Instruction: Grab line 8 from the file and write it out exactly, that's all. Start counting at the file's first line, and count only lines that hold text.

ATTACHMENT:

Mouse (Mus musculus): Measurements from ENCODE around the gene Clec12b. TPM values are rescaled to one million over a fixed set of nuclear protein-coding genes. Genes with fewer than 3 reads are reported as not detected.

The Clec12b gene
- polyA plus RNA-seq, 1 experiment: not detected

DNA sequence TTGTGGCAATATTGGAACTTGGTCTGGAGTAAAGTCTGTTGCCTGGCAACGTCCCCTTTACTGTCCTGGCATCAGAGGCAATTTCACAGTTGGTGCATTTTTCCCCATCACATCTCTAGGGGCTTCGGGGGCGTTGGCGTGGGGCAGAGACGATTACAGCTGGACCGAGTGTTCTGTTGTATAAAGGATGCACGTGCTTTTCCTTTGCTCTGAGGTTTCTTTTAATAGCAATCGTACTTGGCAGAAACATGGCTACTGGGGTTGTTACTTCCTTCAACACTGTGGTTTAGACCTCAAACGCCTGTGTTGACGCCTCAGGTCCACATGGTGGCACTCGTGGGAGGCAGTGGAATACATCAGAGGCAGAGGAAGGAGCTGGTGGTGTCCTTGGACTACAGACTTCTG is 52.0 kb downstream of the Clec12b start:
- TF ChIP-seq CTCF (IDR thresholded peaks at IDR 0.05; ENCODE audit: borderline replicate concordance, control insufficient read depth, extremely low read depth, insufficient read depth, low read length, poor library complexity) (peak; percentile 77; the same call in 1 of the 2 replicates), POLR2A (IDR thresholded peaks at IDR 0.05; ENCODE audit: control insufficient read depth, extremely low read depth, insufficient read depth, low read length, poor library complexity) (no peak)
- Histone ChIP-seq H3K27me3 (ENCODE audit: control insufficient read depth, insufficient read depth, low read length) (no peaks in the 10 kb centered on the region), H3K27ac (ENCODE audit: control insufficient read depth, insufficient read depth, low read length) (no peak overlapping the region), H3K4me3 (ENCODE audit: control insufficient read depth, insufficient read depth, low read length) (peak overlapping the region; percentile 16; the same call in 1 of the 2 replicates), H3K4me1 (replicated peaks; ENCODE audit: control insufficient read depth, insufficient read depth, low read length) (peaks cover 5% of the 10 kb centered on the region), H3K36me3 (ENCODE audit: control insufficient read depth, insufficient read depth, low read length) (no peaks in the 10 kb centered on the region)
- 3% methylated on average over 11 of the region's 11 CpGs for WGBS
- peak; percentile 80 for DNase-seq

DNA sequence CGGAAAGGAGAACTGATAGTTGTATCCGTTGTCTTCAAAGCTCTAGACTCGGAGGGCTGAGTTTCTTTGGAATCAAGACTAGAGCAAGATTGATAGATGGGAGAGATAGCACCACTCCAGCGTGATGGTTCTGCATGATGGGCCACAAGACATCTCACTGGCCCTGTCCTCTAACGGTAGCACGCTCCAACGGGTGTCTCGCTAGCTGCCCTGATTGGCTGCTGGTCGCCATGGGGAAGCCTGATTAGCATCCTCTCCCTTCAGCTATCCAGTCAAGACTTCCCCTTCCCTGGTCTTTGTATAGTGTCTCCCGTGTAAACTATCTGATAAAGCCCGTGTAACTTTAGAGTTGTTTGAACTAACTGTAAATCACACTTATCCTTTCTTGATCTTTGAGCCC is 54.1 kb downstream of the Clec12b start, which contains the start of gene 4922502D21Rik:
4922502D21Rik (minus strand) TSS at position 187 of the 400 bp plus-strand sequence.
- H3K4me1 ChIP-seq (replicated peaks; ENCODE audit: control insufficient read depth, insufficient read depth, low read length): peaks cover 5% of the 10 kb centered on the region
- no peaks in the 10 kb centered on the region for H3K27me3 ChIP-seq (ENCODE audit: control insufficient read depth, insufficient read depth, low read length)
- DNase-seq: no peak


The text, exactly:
- peak; percentile 80 for DNase-seq